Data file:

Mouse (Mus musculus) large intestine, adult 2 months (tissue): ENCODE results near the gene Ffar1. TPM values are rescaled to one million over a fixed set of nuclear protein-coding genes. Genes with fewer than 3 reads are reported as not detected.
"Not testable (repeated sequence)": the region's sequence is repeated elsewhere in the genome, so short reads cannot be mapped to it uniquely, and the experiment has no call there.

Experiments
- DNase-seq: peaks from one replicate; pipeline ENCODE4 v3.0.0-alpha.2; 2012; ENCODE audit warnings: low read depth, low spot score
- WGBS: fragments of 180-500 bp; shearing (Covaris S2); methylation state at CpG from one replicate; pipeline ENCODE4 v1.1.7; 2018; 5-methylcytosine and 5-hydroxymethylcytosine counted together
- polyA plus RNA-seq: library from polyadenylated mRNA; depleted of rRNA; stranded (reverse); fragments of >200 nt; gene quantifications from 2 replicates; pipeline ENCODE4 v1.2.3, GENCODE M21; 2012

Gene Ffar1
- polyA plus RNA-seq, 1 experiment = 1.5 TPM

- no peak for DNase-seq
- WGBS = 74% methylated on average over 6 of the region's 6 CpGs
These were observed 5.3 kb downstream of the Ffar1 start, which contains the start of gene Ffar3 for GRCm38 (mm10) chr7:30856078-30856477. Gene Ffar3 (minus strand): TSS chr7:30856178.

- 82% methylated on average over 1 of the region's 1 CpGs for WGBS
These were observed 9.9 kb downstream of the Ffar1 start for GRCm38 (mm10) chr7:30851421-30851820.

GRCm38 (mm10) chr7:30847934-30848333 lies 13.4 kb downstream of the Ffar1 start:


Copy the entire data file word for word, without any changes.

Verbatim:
Mouse (Mus musculus) large intestine, adult 2 months (tissue): ENCODE results near the gene Ffar1. TPM values are rescaled to one million over a fixed set of nuclear protein-coding genes. Genes with fewer than 3 reads are reported as not detected.
"Not testable (repeated sequence)": the region's sequence is repeated elsewhere in the genome, so short reads cannot be mapped to it uniquely, and the experiment has no call there.

Experiments
- DNase-seq: peaks from one replicate; pipeline ENCODE4 v3.0.0-alpha.2; 2012; ENCODE audit warnings: low read depth, low spot score
- WGBS: fragments of 180-500 bp; shearing (Covaris S2); methylation state at CpG from one replicate; pipeline ENCODE4 v1.1.7; 2018; 5-methylcytosine and 5-hydroxymethylcytosine counted together
- polyA plus RNA-seq: library from polyadenylated mRNA; depleted of rRNA; stranded (reverse); fragments of >200 nt; gene quantifications from 2 replicates; pipeline ENCODE4 v1.2.3, GENCODE M21; 2012

Gene Ffar1
- polyA plus RNA-seq, 1 experiment = 1.5 TPM

- no peak for DNase-seq
- WGBS = 74% methylated on average over 6 of the region's 6 CpGs
These were observed 5.3 kb downstream of the Ffar1 start, which contains the start of gene Ffar3 for GRCm38 (mm10) chr7:30856078-30856477. Gene Ffar3 (minus strand): TSS chr7:30856178.

- 82% methylated on average over 1 of the region's 1 CpGs for WGBS
These were observed 9.9 kb downstream of the Ffar1 start for GRCm38 (mm10) chr7:30851421-30851820.

GRCm38 (mm10) chr7:30847934-30848333 lies 13.4 kb downstream of the Ffar1 start: